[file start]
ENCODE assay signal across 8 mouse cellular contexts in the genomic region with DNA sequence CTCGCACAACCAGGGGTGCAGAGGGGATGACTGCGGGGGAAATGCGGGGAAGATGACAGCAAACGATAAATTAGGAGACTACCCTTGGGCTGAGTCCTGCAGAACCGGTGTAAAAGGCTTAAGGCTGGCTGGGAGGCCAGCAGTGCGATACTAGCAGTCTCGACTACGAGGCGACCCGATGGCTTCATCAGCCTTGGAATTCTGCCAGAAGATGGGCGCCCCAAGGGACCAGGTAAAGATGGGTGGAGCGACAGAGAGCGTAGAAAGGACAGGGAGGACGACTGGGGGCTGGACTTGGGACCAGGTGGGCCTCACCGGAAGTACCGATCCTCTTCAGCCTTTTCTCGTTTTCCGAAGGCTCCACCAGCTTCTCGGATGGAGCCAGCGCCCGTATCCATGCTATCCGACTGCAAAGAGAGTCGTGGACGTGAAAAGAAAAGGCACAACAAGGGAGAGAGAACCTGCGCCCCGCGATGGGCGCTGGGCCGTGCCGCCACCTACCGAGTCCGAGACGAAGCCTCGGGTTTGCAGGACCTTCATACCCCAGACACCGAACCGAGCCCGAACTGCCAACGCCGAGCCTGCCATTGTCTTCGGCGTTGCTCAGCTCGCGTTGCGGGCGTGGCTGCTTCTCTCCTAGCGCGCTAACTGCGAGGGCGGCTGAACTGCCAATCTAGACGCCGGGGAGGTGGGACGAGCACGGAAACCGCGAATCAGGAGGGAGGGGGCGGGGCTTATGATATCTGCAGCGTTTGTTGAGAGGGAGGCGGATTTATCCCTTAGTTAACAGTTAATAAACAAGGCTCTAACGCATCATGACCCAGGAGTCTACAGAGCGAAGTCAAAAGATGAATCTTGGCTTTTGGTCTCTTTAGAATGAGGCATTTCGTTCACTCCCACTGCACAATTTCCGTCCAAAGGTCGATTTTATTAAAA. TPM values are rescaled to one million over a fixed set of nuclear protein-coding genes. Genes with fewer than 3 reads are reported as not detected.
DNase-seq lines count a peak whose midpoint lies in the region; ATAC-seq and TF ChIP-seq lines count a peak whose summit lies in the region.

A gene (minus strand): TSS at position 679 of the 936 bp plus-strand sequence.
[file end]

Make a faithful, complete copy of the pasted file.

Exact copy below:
ENCODE assay signal across 8 mouse cellular contexts in the genomic region with DNA sequence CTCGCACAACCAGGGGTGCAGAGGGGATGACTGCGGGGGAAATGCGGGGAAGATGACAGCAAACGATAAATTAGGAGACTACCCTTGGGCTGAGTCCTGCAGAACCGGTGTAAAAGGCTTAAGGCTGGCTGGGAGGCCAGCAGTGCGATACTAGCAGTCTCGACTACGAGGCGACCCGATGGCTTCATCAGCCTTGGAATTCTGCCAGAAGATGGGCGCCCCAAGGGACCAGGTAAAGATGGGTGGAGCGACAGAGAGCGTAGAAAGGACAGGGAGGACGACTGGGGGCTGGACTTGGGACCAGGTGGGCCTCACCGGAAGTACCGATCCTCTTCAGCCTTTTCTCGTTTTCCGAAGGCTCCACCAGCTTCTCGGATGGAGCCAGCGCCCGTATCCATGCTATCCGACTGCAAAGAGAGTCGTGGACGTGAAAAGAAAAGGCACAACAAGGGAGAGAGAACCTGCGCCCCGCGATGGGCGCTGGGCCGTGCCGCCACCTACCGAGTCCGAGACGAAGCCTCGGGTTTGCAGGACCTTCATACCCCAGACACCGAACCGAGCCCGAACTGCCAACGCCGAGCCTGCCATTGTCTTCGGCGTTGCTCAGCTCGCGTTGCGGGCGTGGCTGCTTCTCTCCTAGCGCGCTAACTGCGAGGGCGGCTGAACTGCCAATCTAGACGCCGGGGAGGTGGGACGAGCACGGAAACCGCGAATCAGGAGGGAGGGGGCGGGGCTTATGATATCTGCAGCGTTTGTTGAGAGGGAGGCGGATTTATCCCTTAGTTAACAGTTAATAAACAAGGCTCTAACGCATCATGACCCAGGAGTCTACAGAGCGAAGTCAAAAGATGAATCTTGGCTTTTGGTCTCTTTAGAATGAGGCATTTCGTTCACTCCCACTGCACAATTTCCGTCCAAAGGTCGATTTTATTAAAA. TPM values are rescaled to one million over a fixed set of nuclear protein-coding genes. Genes with fewer than 3 reads are reported as not detected.
DNase-seq lines count a peak whose midpoint lies in the region; ATAC-seq and TF ChIP-seq lines count a peak whose summit lies in the region.

A gene (minus strand): TSS at position 679 of the 936 bp plus-strand sequence.